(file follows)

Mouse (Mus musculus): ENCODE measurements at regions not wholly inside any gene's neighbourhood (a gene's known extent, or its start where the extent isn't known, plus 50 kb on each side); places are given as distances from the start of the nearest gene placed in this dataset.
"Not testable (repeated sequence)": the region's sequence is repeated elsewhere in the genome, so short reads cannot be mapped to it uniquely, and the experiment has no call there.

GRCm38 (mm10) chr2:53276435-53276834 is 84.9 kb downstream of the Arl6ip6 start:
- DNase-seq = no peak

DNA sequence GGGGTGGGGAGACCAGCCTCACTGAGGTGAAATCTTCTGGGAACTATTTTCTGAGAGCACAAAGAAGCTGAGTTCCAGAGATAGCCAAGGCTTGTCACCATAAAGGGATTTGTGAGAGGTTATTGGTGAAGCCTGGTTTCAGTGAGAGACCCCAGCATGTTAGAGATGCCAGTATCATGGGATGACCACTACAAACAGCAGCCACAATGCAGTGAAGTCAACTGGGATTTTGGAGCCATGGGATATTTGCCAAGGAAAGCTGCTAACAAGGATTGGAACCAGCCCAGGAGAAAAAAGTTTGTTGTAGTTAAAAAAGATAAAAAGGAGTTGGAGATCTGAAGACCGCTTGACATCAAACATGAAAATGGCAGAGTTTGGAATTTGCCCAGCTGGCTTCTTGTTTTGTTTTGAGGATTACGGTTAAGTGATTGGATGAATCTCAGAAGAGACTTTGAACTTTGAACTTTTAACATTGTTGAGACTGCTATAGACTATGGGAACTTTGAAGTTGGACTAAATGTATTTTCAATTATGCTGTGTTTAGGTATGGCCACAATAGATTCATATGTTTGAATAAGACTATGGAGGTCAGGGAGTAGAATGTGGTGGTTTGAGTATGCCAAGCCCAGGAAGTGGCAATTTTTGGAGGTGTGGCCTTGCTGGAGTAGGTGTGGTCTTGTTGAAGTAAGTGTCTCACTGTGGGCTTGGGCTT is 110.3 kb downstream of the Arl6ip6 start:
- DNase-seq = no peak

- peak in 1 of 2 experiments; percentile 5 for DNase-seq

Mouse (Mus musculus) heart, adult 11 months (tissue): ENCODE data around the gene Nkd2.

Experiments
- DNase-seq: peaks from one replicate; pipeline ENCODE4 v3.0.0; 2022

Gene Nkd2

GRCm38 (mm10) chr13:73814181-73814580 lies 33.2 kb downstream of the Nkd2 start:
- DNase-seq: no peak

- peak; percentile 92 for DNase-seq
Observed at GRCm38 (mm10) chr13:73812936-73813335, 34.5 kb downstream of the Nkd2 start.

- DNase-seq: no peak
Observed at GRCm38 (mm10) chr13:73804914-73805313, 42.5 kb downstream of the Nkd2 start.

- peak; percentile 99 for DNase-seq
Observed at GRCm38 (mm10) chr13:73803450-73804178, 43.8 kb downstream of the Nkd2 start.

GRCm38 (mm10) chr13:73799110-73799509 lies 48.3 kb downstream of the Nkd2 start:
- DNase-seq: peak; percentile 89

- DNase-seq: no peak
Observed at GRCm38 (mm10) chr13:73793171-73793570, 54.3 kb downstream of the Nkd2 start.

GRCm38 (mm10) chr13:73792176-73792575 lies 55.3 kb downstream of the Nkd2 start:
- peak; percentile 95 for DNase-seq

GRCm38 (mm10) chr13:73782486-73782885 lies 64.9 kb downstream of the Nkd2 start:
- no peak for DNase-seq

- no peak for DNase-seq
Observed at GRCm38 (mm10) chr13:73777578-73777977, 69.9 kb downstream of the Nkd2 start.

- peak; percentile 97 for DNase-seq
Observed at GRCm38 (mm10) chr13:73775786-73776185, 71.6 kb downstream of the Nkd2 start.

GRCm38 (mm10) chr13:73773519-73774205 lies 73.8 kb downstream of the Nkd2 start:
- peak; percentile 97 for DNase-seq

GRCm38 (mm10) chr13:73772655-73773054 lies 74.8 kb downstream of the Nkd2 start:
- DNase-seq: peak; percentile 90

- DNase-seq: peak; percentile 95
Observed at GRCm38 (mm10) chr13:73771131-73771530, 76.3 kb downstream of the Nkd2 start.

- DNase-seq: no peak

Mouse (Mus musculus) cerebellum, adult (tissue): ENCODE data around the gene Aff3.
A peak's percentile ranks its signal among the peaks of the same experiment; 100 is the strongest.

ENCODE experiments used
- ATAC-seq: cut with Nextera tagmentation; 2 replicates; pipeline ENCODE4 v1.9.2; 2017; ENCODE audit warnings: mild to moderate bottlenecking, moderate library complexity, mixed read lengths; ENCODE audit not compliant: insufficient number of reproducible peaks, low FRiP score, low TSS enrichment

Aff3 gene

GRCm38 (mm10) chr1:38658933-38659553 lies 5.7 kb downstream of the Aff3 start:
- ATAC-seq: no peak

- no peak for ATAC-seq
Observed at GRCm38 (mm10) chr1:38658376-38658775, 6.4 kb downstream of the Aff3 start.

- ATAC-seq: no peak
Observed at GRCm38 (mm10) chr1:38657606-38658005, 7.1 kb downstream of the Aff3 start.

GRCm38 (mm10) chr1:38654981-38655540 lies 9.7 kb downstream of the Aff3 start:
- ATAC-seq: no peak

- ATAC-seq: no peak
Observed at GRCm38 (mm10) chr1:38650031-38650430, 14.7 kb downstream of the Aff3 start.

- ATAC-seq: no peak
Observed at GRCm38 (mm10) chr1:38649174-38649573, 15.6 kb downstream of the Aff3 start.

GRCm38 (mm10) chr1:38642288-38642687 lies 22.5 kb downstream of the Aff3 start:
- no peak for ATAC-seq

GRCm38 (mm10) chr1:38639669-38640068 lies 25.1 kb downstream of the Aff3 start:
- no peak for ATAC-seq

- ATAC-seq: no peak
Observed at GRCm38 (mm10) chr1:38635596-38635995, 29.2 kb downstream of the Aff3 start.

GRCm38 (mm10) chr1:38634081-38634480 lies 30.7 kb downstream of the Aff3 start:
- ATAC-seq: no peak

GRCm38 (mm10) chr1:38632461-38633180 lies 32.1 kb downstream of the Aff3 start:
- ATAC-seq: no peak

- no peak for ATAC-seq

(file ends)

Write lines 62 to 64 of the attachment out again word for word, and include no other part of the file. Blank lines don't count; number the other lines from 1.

GRCm38 (mm10) chr1:38634081-38634480 lies 30.7 kb downstream of the Aff3 start:
- ATAC-seq: no peak

GRCm38 (mm10) chr1:38632461-38633180 lies 32.1 kb downstream of the Aff3 start: